The One Real Moment

I got mugged last night.

It had been three months since I’d started working the late-night shifts at a supermarket. The pay was shitty and the hours long, but at least I was never alone in my apartment. But it also meant I could never complete my assignments on time.

It rained most nights, but I never got caught up because of it. You see, I’d work till closing time and by then the rains would have subsided. It was then that I would walk back home. Every single part of the city was quiet by then. Occasionally I could hear a faraway patrol car, its sirens wailing, but nothing could break the city’s deep slumber.

Once I reached home, I would quickly microwave a bowl of instant noodles. This I downed with Royal Emblem. It was shitty whisky, but it was cheap. I lived paycheck to paycheck, so a nice bottle of whisky was out of the picture. Also, I was developing a drinking habit and getting accustomed to the good stuff would leave me broke. Once this was done, it was pretty easy to fall asleep. I’d be tired enough to sleep right as my head hit the pillow. But some nights were different. Some nights, the tidal wave of repressed memories would flow in and sleep would simply be a vestigial concept in my mind. Then, it was back to the daily grind.

This was my cycle. Every single day. Rinse, dry, repeat.

I’d just crossed the intersection at 45th and Mayde, when it started to drizzle. Fuck! I was about six blocks from my apartment. I had bags in both hands, which meant I couldn’t make a run for it. It looked like I had to brave the downpour and get home. The rain was never the problem, it was the cold wind blowing about that cut deep into your skin like so many little razors. In only a couple of minutes, the drizzle had grown stronger and I was still nowhere close to getting home.

That was when it happened. The mugging. An arm wrapped around my neck like a snake. Hard knuckles dug into me, right below the ribs. It knocked the wind out of me.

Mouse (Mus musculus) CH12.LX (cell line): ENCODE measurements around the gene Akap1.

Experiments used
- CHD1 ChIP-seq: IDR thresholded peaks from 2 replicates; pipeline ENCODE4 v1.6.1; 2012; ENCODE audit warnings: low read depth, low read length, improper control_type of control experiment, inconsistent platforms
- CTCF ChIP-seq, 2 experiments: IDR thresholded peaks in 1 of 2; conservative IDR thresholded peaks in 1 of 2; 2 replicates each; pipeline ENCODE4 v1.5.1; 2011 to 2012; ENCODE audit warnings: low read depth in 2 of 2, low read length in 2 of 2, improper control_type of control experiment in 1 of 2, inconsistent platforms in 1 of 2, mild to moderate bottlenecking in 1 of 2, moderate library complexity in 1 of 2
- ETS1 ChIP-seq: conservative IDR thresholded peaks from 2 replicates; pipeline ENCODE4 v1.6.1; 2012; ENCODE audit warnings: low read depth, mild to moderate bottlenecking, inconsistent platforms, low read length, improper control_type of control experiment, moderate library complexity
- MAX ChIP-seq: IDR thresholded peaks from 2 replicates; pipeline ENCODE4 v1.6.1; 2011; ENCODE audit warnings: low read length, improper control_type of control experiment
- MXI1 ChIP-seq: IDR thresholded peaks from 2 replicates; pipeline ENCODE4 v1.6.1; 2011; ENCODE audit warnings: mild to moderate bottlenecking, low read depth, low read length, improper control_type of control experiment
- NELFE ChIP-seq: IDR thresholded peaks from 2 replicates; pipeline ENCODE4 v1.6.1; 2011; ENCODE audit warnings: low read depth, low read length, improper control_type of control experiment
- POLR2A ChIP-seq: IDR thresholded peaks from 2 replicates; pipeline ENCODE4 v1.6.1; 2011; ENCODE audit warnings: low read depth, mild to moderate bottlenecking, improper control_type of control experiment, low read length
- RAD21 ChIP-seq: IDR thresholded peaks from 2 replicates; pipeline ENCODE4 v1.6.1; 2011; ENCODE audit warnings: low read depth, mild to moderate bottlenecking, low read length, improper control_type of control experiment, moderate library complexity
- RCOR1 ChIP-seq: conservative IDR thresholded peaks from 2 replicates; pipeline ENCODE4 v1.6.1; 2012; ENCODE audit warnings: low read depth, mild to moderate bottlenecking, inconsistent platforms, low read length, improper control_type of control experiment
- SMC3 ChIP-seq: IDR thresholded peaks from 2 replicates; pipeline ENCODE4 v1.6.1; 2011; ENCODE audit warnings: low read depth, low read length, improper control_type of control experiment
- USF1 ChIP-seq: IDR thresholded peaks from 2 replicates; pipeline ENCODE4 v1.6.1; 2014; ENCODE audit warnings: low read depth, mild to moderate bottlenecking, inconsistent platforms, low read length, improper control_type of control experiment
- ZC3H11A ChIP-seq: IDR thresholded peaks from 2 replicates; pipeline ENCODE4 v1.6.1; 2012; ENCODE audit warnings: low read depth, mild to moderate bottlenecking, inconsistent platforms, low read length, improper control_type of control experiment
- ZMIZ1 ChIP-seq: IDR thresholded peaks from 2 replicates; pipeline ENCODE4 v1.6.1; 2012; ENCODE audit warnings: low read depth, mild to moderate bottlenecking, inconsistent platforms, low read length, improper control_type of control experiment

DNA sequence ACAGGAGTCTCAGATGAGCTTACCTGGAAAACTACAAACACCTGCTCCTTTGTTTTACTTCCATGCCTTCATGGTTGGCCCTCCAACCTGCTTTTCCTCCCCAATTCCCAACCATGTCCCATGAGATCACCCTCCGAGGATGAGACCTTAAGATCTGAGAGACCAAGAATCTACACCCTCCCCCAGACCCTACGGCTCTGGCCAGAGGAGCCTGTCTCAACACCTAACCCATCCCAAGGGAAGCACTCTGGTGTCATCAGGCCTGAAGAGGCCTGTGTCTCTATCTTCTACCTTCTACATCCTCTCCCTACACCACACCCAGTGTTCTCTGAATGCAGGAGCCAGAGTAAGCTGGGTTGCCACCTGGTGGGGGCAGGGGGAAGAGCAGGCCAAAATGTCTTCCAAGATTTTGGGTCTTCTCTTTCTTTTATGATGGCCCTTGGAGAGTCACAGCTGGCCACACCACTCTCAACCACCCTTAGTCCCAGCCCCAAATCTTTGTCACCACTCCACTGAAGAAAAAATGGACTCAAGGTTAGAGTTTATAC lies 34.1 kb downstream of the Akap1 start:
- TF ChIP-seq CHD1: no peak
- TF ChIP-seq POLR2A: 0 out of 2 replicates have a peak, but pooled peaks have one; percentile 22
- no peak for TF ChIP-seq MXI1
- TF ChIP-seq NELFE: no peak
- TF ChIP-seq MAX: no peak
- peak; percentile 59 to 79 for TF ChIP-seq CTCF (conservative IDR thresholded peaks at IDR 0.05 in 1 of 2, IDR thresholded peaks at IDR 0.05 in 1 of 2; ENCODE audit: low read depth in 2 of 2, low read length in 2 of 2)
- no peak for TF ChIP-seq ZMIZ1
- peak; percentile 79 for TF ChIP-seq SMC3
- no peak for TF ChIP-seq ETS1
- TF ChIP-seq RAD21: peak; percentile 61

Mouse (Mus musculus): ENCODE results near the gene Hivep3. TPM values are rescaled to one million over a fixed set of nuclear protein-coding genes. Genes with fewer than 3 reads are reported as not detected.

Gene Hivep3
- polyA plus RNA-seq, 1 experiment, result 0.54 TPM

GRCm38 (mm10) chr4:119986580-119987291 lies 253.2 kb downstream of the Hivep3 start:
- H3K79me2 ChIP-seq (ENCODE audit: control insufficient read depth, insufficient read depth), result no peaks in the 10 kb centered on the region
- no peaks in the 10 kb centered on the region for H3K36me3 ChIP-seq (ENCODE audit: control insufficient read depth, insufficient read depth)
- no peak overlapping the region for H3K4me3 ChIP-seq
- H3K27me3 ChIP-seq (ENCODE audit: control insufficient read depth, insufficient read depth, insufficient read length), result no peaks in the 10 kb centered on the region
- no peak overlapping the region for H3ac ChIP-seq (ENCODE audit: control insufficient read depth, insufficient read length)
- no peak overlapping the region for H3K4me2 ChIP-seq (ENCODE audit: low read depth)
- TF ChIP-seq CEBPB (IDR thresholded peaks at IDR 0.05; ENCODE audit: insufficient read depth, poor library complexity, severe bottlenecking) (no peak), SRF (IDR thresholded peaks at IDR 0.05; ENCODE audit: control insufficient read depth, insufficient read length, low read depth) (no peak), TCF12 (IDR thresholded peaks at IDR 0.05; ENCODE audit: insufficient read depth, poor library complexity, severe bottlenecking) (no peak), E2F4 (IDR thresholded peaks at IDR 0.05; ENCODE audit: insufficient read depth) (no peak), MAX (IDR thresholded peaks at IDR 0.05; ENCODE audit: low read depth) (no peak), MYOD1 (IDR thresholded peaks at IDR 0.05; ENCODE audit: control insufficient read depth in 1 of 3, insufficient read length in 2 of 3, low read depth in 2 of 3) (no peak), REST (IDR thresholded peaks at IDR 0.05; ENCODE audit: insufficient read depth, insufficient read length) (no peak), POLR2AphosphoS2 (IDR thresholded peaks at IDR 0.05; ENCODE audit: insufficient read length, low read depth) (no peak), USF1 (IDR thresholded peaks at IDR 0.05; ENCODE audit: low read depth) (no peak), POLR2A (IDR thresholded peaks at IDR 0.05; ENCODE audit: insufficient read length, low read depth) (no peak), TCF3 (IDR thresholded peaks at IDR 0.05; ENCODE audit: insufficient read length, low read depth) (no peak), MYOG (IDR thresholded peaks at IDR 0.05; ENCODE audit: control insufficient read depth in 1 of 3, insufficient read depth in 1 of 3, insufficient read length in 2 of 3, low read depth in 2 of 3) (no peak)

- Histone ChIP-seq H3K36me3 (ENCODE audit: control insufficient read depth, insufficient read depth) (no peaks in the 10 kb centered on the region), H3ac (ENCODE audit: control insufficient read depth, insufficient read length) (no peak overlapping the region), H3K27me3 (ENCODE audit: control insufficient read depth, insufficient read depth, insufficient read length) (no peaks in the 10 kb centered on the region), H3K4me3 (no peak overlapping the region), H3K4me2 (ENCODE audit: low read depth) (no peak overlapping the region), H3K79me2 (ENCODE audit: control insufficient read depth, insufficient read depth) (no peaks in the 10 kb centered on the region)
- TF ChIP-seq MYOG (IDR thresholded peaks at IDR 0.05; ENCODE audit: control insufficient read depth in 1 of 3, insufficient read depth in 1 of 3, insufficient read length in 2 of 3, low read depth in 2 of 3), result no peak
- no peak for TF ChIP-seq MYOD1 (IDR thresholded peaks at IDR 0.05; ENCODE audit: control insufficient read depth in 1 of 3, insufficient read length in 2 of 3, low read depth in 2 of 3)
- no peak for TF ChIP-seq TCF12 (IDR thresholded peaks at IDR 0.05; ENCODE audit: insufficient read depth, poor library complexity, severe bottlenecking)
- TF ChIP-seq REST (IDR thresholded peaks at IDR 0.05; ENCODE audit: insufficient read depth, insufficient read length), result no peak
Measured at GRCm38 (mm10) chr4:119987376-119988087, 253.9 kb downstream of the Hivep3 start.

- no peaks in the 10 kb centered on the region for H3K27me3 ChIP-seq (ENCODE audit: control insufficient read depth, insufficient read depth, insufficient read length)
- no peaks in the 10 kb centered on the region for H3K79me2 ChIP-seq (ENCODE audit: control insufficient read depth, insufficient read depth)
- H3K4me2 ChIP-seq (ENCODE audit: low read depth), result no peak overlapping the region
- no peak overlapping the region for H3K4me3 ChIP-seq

When the world resumed its pace in the mornings, I’d be busy catching up with it. Given how tired I was every day, I always woke up late, trying my best not to trip and fall as I got ready for college. After a 30 minute commute that felt like an eternity, I would reach my college, always a hair’s width away from being late. Hour after hour, lecturers would pour in and impart knowledge unto us or pound it into us, while I tried my best to keep my mind focused. This was it, every single day. The entirety of my life amounted to nothing more than being in class for eight hours a day, slaving around the supermarket and having a late dinner before bed.

Before I could get the air back in, a strong leg struck my calf sideways. I felt the sidewalk kiss my face and pleasure was not what I felt. A knee burst into my back and I was cemented between the wet concrete sidewalk and the burly knee. I had just managed to turn my neck and peek a glance at my assailant when a blow landed square on my face.

The weekends for most people is merely a means of escape from the mundane routines of everyday life. For me, the weekends were nearly indistinguishable from the weekdays. I’d be off working double shifts for the extra cash, or I’d sit alone in my room, crying myself to sleep over how I had fucked my life up, or both. Weekends came and went in waves and every one of them seemed to slip away faster than ever before. Maybe I had finally settled into a rut, or maybe this was how life was after the initial high of being alive had worn out?

The pain was now cruising through my face and I couldn’t bear the suspense any longer. I tried to get up, but the weight of my mystery attacker held me pinned to the ground. “Get your wallet out! I don’t need no trouble man, give me your fucking wallet,” he demanded. I tried to reply, but all I could do was mumble. My breath hung low on the cold, wet concrete sidewalk and I couldn’t help but laugh at how mediocre my end would be.

I was livid. I was angry at myself for having landed in this situation. I was scared. But more than anything, I was joyful. I was enjoying every moment of this. This was the most excitement I had had in three months. I felt truly alive. I wanted him to finish me off then, I did not wish to exist a second longer than I had to. This was it.

He tugged on my shirt and pulled me up to my feet, his powerful arms still locking me in place. “I said give me your wallet, scumbag! I ain’t gonna ask twice,” he bellowed. I fumbled around and managed to get my wallet out. I threw it in the air and took my chance to run.

That’s when my face hit the ground again.